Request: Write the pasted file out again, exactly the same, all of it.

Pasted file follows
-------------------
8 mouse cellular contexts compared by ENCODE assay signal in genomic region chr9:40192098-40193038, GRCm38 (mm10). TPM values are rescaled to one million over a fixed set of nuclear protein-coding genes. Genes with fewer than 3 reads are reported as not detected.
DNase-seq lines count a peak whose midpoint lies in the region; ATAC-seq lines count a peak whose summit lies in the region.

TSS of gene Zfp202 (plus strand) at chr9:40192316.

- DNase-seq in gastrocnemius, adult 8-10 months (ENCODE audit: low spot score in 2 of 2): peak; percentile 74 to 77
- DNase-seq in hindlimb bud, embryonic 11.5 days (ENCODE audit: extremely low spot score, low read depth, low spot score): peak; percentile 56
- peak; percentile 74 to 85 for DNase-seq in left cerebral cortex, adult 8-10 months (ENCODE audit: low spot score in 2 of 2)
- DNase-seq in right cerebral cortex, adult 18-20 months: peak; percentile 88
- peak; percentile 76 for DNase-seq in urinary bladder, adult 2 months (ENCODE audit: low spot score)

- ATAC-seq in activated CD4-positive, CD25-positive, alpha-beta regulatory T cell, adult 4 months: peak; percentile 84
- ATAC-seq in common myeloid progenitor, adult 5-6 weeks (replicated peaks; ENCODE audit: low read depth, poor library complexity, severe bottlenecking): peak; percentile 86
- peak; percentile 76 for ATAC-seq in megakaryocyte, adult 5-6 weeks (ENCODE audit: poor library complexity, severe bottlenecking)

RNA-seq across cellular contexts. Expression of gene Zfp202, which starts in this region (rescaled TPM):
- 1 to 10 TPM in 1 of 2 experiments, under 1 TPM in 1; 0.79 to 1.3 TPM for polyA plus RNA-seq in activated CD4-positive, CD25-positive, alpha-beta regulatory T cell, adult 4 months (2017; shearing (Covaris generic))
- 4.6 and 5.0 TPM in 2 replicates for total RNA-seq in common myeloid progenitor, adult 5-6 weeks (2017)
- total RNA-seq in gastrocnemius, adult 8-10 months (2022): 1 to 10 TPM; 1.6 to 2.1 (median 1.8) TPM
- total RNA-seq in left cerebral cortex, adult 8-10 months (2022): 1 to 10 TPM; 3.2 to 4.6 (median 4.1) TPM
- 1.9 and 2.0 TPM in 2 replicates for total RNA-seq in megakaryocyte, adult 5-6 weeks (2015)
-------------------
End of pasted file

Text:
8 mouse cellular contexts compared by ENCODE assay signal in genomic region chr9:40192098-40193038, GRCm38 (mm10). TPM values are rescaled to one million over a fixed set of nuclear protein-coding genes. Genes with fewer than 3 reads are reported as not detected.
DNase-seq lines count a peak whose midpoint lies in the region; ATAC-seq lines count a peak whose summit lies in the region.

TSS of gene Zfp202 (plus strand) at chr9:40192316.

- DNase-seq in gastrocnemius, adult 8-10 months (ENCODE audit: low spot score in 2 of 2): peak; percentile 74 to 77
- DNase-seq in hindlimb bud, embryonic 11.5 days (ENCODE audit: extremely low spot score, low read depth, low spot score): peak; percentile 56
- peak; percentile 74 to 85 for DNase-seq in left cerebral cortex, adult 8-10 months (ENCODE audit: low spot score in 2 of 2)
- DNase-seq in right cerebral cortex, adult 18-20 months: peak; percentile 88
- peak; percentile 76 for DNase-seq in urinary bladder, adult 2 months (ENCODE audit: low spot score)

- ATAC-seq in activated CD4-positive, CD25-positive, alpha-beta regulatory T cell, adult 4 months: peak; percentile 84
- ATAC-seq in common myeloid progenitor, adult 5-6 weeks (replicated peaks; ENCODE audit: low read depth, poor library complexity, severe bottlenecking): peak; percentile 86
- peak; percentile 76 for ATAC-seq in megakaryocyte, adult 5-6 weeks (ENCODE audit: poor library complexity, severe bottlenecking)

RNA-seq across cellular contexts. Expression of gene Zfp202, which starts in this region (rescaled TPM):
- 1 to 10 TPM in 1 of 2 experiments, under 1 TPM in 1; 0.79 to 1.3 TPM for polyA plus RNA-seq in activated CD4-positive, CD25-positive, alpha-beta regulatory T cell, adult 4 months (2017; shearing (Covaris generic))
- 4.6 and 5.0 TPM in 2 replicates for total RNA-seq in common myeloid progenitor, adult 5-6 weeks (2017)
- total RNA-seq in gastrocnemius, adult 8-10 months (2022): 1 to 10 TPM; 1.6 to 2.1 (median 1.8) TPM
- total RNA-seq in left cerebral cortex, adult 8-10 months (2022): 1 to 10 TPM; 3.2 to 4.6 (median 4.1) TPM
- 1.9 and 2.0 TPM in 2 replicates for total RNA-seq in megakaryocyte, adult 5-6 weeks (2015)